Serendip is an independent site partnering with faculty at multiple colleges and universities around the world. Happy exploring!

Reply to comment

Deborah Hazen's picture

Thoughts on Inquiry

  • What does inquiry mean to you?

Inquiry is asking questions--it is a structured process in that it is bounded by a unifying theme, it is an expansive process in that it encourages interdisciplinary exploration. It is pursuing topics that students are interested in as a way of teaching approaches to thinking, basic skills and content, and hopefully arriving at new ideas. Inquiry is both transactional and reflective. Inquiry gives students and teachers the opportunity to learn together and arrive at new questions together. Inquiry is education as social dialogue.

  • How have you or how would you like to use inquiry-based education in your classroom?

We use inquiry (as I've defined it) most effectively in science and social studies. Thematic units are held together by overarching questions, I share information and activities to extend student background knowledge and model inquiry, students then choose a focus that they explore and share with their classmates--after student topics/directions are chosen, I fill in areas that I believe are important through mini-lessons. We don't use textbooks, rather we make every attempt to engage with material/situations/problems to generate understanding and new questions.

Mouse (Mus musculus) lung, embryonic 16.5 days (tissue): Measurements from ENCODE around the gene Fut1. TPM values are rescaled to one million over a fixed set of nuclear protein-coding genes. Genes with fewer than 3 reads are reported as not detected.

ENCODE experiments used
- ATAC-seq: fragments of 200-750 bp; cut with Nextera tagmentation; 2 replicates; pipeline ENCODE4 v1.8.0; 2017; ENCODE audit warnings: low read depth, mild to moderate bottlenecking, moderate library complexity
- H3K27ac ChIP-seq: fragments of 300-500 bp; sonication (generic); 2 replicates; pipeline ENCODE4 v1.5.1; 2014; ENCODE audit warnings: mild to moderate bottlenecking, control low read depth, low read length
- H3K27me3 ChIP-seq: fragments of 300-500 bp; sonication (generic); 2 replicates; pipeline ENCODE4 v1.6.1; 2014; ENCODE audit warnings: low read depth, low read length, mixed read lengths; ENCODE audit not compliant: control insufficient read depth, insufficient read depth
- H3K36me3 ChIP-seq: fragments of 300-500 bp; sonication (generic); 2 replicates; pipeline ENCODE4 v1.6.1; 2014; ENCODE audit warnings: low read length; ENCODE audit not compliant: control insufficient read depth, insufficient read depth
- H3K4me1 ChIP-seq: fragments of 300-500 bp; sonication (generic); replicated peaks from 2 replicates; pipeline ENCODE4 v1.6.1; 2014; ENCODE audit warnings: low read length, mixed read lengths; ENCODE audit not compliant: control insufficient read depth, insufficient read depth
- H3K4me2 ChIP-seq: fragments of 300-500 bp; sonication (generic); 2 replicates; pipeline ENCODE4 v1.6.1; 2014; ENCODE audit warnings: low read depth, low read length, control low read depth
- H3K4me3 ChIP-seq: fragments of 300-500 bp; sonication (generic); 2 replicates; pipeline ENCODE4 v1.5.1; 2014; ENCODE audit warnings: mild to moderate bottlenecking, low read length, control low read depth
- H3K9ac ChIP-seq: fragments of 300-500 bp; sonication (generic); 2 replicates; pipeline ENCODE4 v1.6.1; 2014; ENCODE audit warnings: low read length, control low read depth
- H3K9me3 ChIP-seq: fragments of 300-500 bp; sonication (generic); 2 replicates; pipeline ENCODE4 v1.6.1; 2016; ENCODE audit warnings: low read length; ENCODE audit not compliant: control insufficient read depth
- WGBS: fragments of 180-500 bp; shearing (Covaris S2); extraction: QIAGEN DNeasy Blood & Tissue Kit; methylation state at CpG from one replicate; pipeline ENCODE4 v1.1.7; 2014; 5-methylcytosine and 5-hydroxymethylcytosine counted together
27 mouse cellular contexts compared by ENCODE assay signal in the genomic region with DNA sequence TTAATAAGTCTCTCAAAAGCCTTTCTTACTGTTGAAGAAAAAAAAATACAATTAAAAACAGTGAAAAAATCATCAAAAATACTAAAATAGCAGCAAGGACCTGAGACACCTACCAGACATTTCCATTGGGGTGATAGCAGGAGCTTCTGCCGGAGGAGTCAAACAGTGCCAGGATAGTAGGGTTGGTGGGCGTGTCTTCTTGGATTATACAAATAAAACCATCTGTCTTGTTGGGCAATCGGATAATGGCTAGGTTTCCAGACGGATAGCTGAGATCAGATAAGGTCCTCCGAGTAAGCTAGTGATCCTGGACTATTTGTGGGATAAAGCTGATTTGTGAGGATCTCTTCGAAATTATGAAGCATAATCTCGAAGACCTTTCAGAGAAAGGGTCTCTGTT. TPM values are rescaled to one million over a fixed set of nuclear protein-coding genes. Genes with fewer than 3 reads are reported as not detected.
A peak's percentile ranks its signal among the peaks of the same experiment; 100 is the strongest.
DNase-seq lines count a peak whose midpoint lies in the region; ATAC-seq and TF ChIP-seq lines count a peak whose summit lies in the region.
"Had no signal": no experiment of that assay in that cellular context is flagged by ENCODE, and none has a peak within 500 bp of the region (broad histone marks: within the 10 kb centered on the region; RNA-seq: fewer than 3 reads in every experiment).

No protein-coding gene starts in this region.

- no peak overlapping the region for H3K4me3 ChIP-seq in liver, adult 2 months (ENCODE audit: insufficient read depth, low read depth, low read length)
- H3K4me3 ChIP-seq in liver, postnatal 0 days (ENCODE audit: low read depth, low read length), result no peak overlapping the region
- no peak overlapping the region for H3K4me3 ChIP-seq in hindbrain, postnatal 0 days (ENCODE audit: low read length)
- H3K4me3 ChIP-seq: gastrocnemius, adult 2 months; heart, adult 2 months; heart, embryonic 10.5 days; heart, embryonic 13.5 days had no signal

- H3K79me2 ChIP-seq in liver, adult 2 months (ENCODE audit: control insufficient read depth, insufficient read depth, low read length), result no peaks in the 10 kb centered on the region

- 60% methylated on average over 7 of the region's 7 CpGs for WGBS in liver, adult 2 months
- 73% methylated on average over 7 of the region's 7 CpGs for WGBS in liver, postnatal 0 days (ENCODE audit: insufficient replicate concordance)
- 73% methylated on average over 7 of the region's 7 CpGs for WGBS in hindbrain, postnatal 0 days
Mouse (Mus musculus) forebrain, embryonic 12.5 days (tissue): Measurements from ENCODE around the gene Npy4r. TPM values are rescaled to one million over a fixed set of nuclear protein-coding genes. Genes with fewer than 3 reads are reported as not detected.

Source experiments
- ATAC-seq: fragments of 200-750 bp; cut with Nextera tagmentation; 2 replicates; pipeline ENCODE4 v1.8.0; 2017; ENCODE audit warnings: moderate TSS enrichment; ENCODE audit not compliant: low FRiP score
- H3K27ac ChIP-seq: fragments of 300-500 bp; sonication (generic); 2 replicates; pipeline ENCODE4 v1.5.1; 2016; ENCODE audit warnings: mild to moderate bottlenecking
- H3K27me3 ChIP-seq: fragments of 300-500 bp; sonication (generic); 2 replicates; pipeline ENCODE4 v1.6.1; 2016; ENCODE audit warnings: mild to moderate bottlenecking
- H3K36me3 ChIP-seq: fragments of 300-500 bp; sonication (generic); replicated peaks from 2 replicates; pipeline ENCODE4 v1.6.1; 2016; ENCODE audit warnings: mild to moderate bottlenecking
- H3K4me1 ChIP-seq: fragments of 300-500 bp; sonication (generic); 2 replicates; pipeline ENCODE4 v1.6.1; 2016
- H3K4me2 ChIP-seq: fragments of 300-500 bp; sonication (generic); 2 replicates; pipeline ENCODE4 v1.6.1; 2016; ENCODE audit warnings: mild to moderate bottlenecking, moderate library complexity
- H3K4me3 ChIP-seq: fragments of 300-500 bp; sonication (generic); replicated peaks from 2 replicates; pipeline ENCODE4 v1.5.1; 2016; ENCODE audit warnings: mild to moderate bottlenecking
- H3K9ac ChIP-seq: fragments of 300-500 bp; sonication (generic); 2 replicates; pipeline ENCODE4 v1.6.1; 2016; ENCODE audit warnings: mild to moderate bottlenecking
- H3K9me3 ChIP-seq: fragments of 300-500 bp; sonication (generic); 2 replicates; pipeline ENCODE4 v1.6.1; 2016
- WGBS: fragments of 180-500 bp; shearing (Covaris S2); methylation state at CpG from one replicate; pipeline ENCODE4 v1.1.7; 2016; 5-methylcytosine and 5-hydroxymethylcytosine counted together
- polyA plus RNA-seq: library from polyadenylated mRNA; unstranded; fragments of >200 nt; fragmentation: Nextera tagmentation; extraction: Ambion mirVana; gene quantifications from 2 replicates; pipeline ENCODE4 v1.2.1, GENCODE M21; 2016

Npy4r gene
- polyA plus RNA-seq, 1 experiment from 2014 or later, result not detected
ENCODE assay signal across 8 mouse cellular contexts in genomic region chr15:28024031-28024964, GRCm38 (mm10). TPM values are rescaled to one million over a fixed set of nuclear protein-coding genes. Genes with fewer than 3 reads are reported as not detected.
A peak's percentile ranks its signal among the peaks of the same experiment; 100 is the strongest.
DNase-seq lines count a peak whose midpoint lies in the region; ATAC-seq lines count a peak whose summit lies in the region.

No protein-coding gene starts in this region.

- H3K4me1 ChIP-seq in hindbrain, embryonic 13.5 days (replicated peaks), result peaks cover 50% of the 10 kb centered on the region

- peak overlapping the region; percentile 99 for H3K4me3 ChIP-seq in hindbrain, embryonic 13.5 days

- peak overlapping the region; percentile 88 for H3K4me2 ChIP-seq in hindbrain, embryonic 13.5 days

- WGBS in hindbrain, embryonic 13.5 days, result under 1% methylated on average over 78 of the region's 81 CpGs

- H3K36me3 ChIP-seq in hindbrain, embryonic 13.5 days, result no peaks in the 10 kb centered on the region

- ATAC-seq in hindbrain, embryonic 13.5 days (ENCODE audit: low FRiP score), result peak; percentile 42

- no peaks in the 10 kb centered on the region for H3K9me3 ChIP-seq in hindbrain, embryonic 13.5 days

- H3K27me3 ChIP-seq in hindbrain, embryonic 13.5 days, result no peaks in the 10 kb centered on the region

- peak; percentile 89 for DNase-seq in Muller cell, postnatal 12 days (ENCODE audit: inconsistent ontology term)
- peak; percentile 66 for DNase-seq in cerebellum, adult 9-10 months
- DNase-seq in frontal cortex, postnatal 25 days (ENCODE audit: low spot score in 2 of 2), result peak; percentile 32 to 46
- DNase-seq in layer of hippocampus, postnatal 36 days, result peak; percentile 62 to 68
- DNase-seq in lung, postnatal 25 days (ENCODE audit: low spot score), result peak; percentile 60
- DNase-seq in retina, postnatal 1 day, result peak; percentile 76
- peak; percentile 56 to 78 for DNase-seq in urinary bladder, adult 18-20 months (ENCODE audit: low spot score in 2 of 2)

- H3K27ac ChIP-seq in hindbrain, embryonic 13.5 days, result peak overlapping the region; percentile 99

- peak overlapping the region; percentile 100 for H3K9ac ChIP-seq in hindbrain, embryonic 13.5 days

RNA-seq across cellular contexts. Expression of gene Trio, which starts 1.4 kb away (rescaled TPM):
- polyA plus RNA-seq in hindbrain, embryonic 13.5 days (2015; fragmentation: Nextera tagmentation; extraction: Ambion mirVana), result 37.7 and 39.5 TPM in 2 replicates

I'm interested in extending the inquiry model to math and language arts.


Reply

The content of this field is kept private and will not be shown publicly.
To prevent automated spam submissions leave this field empty.
11 + 6 =
Solve this simple math problem and enter the result. E.g. for 1+3, enter 4.